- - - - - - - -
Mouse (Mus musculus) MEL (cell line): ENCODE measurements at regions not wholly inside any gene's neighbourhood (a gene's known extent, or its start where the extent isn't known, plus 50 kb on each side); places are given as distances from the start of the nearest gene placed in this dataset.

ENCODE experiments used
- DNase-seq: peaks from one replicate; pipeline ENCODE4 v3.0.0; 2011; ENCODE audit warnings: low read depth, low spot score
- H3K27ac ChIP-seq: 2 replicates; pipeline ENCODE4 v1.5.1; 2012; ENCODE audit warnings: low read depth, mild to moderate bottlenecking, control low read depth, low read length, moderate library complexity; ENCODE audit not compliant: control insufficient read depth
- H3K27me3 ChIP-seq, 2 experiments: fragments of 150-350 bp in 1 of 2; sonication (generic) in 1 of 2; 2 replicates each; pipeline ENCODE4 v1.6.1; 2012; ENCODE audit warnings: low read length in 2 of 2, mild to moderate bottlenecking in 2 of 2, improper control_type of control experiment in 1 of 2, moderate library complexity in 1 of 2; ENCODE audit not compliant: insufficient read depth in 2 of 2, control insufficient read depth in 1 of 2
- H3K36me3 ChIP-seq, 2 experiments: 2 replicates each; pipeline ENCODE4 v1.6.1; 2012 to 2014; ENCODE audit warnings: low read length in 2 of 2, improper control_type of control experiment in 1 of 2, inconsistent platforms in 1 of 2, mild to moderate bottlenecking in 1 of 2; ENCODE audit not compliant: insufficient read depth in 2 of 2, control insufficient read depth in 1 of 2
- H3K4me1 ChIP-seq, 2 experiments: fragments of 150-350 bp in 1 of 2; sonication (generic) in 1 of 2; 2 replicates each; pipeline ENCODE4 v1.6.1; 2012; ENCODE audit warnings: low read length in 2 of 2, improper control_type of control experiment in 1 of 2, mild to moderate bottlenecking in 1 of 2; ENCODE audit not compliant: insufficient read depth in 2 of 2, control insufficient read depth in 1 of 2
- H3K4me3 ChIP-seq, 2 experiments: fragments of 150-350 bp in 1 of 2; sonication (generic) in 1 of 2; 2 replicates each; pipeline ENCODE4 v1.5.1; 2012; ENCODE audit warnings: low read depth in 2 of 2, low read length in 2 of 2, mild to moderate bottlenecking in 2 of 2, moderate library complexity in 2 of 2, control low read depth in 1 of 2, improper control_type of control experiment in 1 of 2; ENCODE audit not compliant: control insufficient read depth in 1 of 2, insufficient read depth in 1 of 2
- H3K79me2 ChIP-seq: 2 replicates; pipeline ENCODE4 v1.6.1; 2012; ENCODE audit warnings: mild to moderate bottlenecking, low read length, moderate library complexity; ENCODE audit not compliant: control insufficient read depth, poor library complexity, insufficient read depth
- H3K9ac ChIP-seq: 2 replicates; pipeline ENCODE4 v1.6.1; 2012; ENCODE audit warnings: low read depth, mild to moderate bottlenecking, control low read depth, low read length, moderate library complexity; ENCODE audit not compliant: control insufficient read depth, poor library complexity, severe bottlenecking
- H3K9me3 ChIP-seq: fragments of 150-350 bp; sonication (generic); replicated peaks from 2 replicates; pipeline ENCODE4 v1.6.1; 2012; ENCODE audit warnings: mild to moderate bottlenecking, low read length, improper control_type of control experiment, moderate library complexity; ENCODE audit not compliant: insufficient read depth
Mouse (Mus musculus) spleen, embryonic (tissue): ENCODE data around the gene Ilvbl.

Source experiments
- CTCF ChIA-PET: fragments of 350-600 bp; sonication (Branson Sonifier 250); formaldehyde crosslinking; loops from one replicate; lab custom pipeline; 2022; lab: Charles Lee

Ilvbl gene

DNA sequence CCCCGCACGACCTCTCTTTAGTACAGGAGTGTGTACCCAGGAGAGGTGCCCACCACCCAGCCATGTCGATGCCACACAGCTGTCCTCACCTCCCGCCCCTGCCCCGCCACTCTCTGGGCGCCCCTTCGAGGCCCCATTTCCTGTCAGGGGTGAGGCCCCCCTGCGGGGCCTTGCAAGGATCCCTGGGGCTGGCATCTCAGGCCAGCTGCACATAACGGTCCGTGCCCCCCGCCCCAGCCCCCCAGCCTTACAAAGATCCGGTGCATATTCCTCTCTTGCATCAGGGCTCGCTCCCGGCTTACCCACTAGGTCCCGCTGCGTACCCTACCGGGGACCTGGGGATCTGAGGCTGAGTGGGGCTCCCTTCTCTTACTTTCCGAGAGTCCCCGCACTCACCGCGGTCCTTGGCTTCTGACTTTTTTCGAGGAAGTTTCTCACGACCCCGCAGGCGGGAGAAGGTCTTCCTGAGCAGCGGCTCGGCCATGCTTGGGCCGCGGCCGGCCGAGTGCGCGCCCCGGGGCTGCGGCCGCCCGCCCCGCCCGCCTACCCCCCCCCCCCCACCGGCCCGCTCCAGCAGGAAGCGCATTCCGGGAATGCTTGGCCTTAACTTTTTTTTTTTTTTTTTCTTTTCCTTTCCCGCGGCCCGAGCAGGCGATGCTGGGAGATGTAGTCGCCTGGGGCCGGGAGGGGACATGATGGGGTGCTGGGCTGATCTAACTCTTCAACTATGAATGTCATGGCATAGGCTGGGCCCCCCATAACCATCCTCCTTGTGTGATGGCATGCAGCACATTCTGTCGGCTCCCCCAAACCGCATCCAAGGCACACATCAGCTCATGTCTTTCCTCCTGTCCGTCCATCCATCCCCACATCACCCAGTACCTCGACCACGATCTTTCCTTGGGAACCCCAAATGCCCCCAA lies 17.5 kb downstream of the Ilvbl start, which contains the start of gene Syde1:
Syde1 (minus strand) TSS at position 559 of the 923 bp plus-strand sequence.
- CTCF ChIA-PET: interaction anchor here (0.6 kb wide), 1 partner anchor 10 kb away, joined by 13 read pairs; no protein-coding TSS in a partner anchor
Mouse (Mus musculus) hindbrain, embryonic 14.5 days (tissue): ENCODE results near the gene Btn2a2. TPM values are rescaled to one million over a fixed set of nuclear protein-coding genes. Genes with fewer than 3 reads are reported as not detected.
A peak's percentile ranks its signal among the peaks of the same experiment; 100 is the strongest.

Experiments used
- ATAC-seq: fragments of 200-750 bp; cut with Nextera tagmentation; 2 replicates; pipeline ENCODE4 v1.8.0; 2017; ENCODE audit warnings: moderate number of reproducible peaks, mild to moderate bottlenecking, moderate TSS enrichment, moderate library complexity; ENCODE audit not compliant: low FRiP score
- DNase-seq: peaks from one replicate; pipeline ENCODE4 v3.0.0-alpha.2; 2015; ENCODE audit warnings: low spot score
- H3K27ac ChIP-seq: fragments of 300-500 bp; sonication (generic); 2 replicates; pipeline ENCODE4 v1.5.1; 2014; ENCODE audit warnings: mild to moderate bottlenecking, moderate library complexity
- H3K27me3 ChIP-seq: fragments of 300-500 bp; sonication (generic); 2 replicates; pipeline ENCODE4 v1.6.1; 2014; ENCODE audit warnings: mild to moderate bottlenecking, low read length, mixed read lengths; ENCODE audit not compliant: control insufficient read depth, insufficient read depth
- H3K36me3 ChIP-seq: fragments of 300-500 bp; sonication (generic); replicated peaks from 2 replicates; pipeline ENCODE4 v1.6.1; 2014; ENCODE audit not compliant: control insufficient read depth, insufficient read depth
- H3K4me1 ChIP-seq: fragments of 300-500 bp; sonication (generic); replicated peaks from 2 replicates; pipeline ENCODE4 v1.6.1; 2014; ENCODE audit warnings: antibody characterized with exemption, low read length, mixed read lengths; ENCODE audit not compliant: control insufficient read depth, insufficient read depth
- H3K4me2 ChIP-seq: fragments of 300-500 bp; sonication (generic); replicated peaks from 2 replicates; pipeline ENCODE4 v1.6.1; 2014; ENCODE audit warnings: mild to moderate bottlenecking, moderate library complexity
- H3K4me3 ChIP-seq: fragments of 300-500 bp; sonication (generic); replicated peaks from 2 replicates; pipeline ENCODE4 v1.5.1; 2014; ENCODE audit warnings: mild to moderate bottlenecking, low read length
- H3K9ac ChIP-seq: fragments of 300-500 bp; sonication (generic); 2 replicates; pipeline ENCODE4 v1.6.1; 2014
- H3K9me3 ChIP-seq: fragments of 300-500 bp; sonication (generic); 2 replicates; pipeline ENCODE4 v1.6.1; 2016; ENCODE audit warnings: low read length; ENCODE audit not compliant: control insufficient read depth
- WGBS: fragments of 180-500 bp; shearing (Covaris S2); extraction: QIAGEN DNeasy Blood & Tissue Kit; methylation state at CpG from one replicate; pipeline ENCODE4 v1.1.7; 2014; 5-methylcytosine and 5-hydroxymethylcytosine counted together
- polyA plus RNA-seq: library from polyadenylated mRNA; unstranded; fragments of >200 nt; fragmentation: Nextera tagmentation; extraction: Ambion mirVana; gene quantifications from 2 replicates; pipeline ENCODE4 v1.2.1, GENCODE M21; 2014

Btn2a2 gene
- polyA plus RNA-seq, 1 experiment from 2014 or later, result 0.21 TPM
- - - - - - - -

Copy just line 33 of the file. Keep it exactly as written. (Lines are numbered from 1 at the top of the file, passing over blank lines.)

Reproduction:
- polyA plus RNA-seq: library from polyadenylated mRNA; unstranded; fragments of >200 nt; fragmentation: Nextera tagmentation; extraction: Ambion mirVana; gene quantifications from 2 replicates; pipeline ENCODE4 v1.2.1, GENCODE M21; 2014